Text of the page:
Robert, Christopher R

Robert, Christopher R., an eminent Presbyterian layman, was born in 1801, near Moriches, L.I. He was engaged for the greater part of his life in mercantile pursuits, but early took a warm and active interest in the religious and philanthropic enterprises which have marked the present century. He contributed largely in organizing and supporting several of the churches in New York city. He founded the German Presbyterian Church in Rivington Street, and sustained its pastoral work for many years at an annual expense of $2000. Taking a deep interest in the education of young men for the ministry, he assumed for many years the entire expense of a number of students at Auburn and other theological seminaries. While on a visit to Illinois in 1829, which at that time was one of the extreme Western states, he became deeply impressed with the importance of home missionary work in those regions, and became a large contributor to the funds of the Home Missionary Society, of which he was treasurer for a number of years, conducting all its financial business without fee or reward. Near the close of our late civil war he visited Tennessee, and with his own funds purchased a tract of land on Lookout Mountain, and established a college for the education of young men for the ministry in the South, having special reference to the wants of the colored race. In 1864 Mr. Robert made an extensive tour in the East, and while at Constantinople was so deeply impressed with the educational wants of the Turkish empire that he resolved on founding a college at that place. To this end he took into his counsel that eminent missionary the Rev. Cyrus Hamlin, D.D., then a resident of Constantinople, whom he appointed president of the college, and to whom he intrusted the great work of laying its foundations. For years the Turkish government, true to its narrow minded and bigoted policy, placed every obstacle in the way of the enterprise, refusing to give its sanction to the purchase of a site for the buildings. Dr. Hamlin, not to be daunted, pressed his way through all the difficulties, finally purchased the ground, erected the buildings, and placed the enterprise on a firm foundation at a cost to Mr. Robert of $200,000. Contrary to his desire and expressed wishes, the college was called after his name. During the recent war in the empire, the revenue of the college having been diminished, Mr. Robert supplied the deficiency, amounting to $25,000 a year, from his own resources. Largely as Mr. Robert's efforts were put forth in building up the cause of Christ, they did not consist merely of munificent contributions of money, but from the time of his conversion he was personally engaged in every good work, actively and earnestly seeking to promote the spirituality of the Church and the conversion of his fellow men., Being deeply affected with the worldliness and want of spirituality witnessed among professors of religion, he prepared with his own hand a letter to Christians on the subject, and had it published in pamphlet form and circulated by the thousand. Early in June, 1878, he left his home to seek the renewal of his health in one of the valleys of Switzerland, whose sanitary climate he had before enjoyed. He was returning much improved, but only lived to reach Paris, where he died Oct. 27 of the same year. The will of Mr. Robert provides that at the death of his wife a large part of his property shall inure to the benefit of the college at Constantinople. (W.P.S.)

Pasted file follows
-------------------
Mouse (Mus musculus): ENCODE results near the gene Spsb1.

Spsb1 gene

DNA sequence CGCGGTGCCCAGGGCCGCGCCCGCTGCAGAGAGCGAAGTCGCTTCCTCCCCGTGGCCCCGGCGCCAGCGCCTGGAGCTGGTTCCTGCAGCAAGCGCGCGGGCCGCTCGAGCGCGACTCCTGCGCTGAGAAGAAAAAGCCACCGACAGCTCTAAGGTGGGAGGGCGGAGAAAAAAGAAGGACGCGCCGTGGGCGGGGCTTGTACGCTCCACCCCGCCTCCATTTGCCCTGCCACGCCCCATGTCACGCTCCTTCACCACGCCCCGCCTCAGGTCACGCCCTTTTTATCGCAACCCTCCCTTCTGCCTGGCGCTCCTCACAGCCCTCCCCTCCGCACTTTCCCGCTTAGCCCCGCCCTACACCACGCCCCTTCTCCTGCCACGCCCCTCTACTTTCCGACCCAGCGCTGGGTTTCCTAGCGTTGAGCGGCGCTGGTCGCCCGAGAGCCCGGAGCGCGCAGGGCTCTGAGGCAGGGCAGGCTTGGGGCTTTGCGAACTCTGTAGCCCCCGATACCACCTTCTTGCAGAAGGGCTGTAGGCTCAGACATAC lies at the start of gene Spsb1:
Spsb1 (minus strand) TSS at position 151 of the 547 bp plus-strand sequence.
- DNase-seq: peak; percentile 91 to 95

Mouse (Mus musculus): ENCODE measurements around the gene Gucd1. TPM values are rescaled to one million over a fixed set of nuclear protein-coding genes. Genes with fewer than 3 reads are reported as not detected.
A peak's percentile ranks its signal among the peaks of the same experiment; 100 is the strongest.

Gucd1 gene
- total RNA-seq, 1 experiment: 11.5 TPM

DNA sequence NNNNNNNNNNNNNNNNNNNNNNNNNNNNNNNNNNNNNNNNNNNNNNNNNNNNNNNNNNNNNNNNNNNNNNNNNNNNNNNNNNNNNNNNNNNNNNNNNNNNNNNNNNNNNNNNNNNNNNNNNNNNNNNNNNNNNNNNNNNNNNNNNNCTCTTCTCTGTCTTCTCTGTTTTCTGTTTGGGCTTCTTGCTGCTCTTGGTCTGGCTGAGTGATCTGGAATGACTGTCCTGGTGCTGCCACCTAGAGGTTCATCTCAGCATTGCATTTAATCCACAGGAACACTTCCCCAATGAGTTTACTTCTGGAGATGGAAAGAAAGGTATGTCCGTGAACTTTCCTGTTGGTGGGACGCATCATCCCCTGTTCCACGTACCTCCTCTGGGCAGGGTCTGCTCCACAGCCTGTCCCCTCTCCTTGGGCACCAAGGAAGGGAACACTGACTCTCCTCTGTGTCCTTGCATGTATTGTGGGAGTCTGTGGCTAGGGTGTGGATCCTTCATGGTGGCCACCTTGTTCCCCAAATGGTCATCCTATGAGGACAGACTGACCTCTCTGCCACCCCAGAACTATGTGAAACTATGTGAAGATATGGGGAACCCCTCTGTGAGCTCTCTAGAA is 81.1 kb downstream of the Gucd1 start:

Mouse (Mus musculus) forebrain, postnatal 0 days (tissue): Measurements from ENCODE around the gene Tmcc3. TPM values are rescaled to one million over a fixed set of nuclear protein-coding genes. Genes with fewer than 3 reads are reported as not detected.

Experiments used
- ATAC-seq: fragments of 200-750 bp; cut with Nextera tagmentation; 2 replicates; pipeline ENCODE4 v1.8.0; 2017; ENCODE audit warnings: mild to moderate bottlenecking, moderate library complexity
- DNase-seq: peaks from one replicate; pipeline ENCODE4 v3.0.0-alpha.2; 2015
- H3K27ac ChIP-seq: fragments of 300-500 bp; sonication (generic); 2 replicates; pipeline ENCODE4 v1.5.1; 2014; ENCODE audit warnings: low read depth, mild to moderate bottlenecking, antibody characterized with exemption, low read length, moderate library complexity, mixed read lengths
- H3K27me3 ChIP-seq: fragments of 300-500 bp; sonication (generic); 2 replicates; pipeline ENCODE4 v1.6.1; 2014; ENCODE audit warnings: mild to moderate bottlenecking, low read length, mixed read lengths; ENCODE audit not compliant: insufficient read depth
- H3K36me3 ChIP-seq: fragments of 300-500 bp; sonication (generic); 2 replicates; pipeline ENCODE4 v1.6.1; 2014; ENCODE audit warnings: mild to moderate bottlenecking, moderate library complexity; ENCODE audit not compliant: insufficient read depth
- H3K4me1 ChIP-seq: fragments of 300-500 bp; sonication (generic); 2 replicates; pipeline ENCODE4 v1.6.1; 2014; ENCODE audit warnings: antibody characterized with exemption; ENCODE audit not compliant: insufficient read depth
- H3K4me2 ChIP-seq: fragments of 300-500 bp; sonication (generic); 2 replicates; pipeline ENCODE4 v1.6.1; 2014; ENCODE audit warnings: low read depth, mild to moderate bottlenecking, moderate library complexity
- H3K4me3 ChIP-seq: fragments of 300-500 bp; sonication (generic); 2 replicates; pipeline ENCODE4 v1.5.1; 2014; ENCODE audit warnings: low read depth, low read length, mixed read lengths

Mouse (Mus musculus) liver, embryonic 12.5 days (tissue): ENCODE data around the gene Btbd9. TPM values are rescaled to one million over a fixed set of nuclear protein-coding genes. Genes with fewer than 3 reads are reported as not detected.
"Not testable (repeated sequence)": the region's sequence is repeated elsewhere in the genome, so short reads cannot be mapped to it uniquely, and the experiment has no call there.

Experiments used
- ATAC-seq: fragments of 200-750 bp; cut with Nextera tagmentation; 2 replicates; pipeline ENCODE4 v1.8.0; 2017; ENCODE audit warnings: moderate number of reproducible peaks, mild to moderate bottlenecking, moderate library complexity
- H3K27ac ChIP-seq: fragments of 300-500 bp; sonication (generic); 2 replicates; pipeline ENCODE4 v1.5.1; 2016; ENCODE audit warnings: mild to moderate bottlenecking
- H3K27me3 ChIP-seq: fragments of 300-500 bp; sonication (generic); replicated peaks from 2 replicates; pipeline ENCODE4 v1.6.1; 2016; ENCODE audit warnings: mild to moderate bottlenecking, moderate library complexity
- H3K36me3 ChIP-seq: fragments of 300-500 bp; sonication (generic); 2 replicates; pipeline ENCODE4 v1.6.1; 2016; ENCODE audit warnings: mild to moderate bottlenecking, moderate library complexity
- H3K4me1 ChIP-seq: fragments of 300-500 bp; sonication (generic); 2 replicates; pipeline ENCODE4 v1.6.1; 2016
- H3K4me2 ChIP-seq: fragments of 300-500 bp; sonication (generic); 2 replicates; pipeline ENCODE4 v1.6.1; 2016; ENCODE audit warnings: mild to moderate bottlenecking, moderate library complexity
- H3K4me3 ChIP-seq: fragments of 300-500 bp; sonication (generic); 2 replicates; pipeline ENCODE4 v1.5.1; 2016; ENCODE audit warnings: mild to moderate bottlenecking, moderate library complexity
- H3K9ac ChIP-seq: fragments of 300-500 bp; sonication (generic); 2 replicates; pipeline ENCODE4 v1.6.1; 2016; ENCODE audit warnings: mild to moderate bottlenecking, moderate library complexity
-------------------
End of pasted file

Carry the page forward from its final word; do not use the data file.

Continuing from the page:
Topical Outlines Nave's Bible Topics International Standard Bible Encyclopedia Online King James Bible King James Dictionary

Verse reference tagging and popups powered by VerseClick™.